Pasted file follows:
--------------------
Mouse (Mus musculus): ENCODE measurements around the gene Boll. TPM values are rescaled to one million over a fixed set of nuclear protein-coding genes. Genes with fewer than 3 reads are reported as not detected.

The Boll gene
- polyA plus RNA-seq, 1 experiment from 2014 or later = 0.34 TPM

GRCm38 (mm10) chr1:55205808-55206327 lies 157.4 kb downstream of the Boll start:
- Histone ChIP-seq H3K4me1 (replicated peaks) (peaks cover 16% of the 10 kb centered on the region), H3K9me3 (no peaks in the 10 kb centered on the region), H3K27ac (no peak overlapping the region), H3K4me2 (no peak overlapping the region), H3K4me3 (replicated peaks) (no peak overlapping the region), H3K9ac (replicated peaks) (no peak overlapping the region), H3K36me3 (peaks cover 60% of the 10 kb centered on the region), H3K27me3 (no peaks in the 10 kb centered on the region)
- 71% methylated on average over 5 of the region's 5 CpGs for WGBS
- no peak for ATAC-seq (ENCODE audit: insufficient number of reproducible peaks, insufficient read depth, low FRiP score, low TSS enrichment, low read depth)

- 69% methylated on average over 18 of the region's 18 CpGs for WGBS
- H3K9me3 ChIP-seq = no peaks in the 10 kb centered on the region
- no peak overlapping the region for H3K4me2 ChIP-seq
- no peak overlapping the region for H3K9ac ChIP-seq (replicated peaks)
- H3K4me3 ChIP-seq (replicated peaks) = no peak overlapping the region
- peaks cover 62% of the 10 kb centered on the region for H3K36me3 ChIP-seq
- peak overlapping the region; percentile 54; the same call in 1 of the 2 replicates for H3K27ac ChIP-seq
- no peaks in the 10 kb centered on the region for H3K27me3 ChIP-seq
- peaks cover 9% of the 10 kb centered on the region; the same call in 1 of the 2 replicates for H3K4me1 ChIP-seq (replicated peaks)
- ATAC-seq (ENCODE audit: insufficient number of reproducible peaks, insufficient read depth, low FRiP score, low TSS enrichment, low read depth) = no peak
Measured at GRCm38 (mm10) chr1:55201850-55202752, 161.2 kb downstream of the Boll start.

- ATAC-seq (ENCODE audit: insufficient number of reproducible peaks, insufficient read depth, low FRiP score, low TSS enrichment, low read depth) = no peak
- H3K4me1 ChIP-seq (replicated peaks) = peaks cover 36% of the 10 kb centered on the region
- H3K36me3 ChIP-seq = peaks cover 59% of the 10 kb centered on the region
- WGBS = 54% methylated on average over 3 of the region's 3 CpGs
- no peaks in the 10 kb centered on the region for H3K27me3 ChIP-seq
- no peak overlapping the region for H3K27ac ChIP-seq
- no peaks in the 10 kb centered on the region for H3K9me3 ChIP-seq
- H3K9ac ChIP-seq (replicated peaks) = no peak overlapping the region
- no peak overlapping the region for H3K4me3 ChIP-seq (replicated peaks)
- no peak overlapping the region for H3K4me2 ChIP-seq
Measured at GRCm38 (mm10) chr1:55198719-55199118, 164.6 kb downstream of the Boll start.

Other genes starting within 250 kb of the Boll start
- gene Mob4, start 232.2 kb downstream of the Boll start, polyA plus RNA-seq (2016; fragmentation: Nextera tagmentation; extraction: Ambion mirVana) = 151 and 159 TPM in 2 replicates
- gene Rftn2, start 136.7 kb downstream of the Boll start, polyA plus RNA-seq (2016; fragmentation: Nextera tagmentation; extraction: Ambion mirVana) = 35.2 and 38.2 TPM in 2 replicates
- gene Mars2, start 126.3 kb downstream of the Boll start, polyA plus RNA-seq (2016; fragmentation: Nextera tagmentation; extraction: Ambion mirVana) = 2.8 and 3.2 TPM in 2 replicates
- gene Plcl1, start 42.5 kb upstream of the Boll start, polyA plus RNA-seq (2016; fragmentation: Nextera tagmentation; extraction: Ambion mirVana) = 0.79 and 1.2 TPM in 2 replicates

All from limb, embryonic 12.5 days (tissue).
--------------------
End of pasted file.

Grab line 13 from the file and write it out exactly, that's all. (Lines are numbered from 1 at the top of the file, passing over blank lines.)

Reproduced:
- peaks cover 62% of the 10 kb centered on the region for H3K36me3 ChIP-seq